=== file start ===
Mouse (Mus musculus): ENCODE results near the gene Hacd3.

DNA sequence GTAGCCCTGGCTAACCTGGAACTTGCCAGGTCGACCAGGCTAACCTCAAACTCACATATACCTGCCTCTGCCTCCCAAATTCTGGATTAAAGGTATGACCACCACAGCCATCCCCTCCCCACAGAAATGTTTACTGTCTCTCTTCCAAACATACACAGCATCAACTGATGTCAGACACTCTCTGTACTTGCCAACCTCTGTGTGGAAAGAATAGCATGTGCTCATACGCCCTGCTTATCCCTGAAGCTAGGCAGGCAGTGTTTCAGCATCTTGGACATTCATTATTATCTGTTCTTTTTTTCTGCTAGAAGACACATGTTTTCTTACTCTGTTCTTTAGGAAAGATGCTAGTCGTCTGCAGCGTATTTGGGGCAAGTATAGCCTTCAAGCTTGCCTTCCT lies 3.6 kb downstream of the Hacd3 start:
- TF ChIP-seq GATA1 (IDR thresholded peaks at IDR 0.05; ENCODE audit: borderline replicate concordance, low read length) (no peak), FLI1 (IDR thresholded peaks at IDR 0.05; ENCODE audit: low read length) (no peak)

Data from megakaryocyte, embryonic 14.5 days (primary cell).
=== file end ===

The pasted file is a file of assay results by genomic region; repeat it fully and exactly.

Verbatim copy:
Mouse (Mus musculus): ENCODE results near the gene Hacd3.

DNA sequence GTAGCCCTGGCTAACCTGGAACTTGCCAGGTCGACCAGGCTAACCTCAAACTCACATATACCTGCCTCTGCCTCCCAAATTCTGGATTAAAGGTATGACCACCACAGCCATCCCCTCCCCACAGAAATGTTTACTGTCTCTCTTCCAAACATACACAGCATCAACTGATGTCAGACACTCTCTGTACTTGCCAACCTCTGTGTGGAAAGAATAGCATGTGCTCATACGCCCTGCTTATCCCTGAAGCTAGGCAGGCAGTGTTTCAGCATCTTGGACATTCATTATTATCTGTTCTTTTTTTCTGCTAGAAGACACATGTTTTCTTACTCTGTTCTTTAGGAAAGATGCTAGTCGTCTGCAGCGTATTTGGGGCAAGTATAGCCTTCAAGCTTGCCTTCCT lies 3.6 kb downstream of the Hacd3 start:
- TF ChIP-seq GATA1 (IDR thresholded peaks at IDR 0.05; ENCODE audit: borderline replicate concordance, low read length) (no peak), FLI1 (IDR thresholded peaks at IDR 0.05; ENCODE audit: low read length) (no peak)

Data from megakaryocyte, embryonic 14.5 days (primary cell).